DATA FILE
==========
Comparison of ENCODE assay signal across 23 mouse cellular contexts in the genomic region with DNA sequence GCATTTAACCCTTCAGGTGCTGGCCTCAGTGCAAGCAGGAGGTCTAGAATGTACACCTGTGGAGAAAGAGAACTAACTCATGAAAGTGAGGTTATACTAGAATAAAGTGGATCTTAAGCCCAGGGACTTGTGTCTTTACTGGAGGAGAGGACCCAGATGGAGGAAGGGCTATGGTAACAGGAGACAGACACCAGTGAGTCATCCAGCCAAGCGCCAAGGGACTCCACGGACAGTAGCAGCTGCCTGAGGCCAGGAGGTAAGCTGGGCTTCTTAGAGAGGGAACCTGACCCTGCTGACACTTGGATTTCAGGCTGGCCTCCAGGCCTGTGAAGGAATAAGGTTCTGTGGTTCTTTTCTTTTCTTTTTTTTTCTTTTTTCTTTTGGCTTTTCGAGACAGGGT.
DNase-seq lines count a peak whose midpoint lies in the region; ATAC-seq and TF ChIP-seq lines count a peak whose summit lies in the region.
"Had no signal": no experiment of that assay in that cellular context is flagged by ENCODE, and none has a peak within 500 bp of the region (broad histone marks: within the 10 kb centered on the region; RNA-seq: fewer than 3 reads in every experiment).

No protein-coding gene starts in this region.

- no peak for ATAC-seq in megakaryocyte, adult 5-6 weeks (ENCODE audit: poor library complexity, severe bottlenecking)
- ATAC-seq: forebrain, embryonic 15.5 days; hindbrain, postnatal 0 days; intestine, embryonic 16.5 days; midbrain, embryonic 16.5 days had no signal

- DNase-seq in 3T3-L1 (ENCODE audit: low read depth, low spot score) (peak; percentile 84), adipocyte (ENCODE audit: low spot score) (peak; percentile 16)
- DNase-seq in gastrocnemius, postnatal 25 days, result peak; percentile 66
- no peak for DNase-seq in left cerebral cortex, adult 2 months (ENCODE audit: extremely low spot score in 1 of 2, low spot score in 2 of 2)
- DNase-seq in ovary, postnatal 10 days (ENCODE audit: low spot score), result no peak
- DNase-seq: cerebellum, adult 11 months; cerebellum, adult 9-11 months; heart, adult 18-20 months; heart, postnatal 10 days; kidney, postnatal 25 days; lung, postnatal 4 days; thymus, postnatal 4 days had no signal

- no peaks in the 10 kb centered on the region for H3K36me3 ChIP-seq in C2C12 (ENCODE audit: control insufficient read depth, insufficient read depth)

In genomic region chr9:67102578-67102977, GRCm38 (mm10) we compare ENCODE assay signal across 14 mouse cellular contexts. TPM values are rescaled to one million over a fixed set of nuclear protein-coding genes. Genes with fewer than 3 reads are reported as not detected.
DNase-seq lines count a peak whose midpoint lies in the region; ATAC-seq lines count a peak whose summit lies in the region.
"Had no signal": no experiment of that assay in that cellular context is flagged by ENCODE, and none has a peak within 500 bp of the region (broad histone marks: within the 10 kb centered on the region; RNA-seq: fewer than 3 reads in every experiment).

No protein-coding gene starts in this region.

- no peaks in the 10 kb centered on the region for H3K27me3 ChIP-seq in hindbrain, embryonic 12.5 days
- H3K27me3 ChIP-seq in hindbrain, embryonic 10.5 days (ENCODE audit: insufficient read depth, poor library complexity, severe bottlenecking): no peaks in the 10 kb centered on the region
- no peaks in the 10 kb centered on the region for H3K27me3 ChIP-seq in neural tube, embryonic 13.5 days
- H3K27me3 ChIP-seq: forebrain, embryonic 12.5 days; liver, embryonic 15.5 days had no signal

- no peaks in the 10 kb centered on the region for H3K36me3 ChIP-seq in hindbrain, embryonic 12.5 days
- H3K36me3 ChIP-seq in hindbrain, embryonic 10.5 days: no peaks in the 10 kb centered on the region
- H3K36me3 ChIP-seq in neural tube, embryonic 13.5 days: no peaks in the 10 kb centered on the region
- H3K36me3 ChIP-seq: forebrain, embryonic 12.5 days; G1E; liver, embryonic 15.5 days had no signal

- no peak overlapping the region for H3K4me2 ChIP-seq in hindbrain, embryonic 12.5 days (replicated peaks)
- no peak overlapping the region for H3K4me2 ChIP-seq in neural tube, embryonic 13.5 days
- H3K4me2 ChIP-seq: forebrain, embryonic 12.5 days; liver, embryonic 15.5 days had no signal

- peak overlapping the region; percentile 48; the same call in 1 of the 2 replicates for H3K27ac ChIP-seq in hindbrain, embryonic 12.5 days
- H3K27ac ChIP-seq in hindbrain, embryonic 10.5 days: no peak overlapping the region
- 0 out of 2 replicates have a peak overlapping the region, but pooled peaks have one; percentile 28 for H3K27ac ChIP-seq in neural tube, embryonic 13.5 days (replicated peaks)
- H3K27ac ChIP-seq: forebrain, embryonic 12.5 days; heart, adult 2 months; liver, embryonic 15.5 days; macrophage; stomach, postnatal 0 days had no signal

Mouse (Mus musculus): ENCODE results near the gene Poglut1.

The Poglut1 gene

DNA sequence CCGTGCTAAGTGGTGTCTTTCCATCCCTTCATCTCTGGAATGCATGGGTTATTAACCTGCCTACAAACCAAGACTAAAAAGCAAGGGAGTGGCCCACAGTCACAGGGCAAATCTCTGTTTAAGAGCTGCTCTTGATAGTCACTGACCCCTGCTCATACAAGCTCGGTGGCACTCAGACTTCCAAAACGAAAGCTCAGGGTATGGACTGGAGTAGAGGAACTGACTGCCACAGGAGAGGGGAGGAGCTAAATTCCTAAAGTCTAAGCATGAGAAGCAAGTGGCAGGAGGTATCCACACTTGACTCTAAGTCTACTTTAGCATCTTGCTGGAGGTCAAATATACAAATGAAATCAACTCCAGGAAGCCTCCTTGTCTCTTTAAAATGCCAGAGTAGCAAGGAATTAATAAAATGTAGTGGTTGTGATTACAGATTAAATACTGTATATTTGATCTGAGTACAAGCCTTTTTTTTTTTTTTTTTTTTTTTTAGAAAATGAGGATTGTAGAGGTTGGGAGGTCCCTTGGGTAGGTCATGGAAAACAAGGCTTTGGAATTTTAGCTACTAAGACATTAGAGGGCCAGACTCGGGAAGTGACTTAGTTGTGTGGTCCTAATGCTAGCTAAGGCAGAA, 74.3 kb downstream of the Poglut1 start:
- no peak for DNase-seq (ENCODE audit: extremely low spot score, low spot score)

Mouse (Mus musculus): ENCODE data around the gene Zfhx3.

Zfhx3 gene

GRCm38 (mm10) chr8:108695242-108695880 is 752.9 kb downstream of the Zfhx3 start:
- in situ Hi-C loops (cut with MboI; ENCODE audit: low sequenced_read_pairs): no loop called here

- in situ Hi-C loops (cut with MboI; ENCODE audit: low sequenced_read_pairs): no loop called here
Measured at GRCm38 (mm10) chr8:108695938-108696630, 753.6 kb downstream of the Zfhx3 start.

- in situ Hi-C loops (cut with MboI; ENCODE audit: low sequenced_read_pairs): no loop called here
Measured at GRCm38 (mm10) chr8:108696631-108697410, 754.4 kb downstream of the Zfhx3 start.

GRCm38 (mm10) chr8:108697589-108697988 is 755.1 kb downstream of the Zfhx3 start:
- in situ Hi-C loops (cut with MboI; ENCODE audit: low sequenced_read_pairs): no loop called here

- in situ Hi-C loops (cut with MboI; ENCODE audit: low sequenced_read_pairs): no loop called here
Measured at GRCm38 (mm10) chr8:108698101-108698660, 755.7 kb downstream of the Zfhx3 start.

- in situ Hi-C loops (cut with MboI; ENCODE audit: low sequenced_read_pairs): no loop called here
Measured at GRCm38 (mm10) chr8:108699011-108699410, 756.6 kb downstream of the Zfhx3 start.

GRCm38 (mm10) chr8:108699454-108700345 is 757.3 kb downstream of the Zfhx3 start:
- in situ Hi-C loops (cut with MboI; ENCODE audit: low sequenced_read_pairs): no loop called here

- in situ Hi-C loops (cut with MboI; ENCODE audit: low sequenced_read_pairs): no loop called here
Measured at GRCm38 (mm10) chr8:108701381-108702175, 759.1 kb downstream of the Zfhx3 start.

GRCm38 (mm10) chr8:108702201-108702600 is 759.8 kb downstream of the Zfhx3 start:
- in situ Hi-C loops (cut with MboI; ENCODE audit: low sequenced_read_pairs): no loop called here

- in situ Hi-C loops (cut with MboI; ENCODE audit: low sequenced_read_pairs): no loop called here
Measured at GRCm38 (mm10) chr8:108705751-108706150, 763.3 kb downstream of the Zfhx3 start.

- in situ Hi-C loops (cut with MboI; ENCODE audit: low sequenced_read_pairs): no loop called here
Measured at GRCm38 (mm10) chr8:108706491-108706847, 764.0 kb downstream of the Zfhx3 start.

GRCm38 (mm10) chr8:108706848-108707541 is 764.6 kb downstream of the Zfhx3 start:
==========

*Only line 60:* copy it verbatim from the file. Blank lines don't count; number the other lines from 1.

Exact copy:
GRCm38 (mm10) chr8:108706848-108707541 is 764.6 kb downstream of the Zfhx3 start: